An Algerian military transport plane slammed into a mountain on Tuesday in the country’s rugged eastern region, killing 77 people and leaving just one survivor, the Defence Ministry said.
Air traffic controllers lost radio and radar contact with the U.S.-built C-130 Hercules turboprop just before noon and dispatched helicopters to try to find it. The plane was discovered in pieces on Mount Fortas near the town of Ain Kercha, 50 km southeast of Constantine, the main city in eastern Algeria.
The plane was heading to Constantine from the southern Saharan city of Tamanrasset, which has a massive military presence due to its proximity to the country’s unstable southern borders. It was at least 24 years old, according to sales information supplied by its maker, Lockheed Martin.
The plane carried 74 passengers and four crew members, the military said in its statement, blaming poor weather for the crash.
Earlier in the day, Algerian government officials and Algerian state media had reported that the plane had 99 passengers, making for a much higher death toll.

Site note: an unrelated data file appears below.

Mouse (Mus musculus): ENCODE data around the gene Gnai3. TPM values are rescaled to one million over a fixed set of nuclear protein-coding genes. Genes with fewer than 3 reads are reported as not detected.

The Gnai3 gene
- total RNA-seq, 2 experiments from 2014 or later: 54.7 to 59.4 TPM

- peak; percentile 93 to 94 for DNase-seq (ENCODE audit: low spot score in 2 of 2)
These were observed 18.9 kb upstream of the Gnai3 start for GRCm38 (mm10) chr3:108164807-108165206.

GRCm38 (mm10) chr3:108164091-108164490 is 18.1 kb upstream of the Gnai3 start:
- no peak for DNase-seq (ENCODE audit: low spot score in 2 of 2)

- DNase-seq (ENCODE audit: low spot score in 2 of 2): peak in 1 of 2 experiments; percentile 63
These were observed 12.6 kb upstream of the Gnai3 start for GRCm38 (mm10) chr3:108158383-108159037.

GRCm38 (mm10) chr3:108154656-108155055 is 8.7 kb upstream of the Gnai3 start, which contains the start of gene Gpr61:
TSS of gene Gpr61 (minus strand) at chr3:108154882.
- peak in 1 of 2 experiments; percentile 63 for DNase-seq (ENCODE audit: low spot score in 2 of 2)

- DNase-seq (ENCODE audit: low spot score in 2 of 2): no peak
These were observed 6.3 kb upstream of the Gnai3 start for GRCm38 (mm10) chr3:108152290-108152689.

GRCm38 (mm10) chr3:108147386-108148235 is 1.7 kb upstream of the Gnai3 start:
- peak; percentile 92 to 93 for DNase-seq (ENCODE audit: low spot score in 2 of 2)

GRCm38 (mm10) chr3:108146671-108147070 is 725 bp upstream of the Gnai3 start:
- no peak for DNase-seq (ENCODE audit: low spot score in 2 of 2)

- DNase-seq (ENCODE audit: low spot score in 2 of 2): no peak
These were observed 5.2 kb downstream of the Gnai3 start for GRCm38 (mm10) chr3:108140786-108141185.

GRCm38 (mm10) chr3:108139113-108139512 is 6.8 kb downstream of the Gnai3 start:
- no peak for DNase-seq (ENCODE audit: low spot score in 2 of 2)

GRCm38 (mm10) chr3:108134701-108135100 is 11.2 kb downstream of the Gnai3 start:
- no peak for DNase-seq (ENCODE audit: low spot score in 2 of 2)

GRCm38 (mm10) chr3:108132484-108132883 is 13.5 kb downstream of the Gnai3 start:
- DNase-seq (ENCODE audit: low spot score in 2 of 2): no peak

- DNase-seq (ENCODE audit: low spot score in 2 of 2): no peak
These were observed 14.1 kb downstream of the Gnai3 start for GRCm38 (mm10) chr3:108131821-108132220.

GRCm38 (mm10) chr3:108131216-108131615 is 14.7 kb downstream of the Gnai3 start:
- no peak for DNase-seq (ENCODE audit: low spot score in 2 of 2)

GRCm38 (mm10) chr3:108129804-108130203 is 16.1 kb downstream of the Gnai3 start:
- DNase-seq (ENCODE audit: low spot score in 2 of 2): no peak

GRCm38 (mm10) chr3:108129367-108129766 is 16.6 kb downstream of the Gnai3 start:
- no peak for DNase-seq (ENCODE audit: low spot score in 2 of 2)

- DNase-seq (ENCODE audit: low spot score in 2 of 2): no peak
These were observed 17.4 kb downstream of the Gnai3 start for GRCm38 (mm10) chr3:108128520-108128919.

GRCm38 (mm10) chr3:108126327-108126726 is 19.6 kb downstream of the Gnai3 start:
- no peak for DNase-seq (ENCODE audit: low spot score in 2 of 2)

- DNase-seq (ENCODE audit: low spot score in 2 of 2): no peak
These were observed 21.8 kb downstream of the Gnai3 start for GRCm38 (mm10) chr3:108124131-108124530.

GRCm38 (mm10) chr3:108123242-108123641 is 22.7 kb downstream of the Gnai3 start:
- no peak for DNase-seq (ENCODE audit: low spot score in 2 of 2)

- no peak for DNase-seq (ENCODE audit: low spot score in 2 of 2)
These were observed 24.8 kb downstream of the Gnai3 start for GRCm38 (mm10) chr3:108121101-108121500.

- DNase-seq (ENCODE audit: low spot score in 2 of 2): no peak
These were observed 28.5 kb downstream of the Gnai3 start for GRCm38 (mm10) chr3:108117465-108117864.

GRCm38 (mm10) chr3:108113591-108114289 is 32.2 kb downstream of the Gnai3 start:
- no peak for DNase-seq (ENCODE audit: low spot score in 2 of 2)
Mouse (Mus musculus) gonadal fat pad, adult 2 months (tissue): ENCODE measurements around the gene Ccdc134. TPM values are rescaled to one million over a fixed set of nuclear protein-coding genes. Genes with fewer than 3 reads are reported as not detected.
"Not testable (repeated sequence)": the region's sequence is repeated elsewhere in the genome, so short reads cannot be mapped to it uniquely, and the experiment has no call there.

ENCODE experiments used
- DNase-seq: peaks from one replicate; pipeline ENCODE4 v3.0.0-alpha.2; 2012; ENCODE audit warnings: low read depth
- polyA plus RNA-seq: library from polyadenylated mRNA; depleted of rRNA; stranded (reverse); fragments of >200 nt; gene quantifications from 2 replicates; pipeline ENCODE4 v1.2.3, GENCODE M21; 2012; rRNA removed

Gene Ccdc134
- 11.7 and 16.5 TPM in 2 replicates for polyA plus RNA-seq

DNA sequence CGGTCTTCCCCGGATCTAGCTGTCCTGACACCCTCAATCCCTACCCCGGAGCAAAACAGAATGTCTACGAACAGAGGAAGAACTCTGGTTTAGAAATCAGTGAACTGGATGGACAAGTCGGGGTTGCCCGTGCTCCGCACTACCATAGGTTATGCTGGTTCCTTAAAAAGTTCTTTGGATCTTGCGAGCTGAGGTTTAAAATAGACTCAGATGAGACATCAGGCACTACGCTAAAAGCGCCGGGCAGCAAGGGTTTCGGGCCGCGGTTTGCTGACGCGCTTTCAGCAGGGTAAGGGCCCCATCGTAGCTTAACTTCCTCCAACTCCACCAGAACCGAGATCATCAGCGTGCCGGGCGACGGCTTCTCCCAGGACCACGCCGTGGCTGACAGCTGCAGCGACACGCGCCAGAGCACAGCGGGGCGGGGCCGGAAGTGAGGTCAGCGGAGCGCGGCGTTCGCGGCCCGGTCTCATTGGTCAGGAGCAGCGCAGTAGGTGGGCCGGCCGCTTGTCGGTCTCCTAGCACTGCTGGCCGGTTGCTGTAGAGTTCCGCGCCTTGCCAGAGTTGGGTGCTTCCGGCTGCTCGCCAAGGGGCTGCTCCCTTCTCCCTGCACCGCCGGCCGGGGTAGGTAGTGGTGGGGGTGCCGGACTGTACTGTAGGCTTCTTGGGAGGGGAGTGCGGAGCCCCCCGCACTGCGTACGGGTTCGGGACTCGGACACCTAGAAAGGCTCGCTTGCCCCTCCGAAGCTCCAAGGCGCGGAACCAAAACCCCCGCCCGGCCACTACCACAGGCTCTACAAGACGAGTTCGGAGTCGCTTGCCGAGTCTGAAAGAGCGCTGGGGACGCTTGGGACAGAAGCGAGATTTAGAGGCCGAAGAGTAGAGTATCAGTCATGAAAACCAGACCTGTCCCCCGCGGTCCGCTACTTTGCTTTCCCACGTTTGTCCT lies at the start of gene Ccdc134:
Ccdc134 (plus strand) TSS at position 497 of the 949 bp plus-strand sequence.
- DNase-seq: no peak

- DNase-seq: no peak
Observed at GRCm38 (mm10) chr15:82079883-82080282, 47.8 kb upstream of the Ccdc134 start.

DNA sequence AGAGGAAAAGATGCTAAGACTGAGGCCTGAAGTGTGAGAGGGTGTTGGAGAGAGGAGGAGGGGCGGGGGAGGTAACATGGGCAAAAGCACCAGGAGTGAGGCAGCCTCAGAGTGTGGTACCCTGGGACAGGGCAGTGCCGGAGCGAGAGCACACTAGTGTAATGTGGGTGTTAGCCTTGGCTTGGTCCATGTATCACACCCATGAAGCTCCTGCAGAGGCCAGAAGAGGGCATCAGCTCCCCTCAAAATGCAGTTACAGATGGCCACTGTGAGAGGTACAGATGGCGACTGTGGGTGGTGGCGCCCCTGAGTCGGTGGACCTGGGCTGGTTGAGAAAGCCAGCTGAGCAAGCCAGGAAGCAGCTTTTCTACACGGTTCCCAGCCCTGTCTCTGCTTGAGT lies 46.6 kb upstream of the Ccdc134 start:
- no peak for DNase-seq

The lone survivor a soldier suffered head injuries and was treated at a nearby military facility before being flown to the military hospital in Algiers, a retired Algerian intelligence officer told The Associated Press. He spoke on condition of anonymity because he was not authorised to speak to the press.
Civil defence officials at the snowy crash site said the plane broke into three parts and women and children were among the dead. Military transports in Algeria routinely carry not only soldiers but military families and sometimes even other civilians, if space is available.
Commander Farid Nechad, who was coordinating recovery efforts, told the AP that 55 bodies had been recovered so far but conditions at the crash site were difficult.
“Unfavorable weather conditions and storms accompanied by snow in the region were behind the crash,” the defense ministry said.
The presidency announced a three-day period of mourning, calling the soldiers who had died “martyrs for the country.”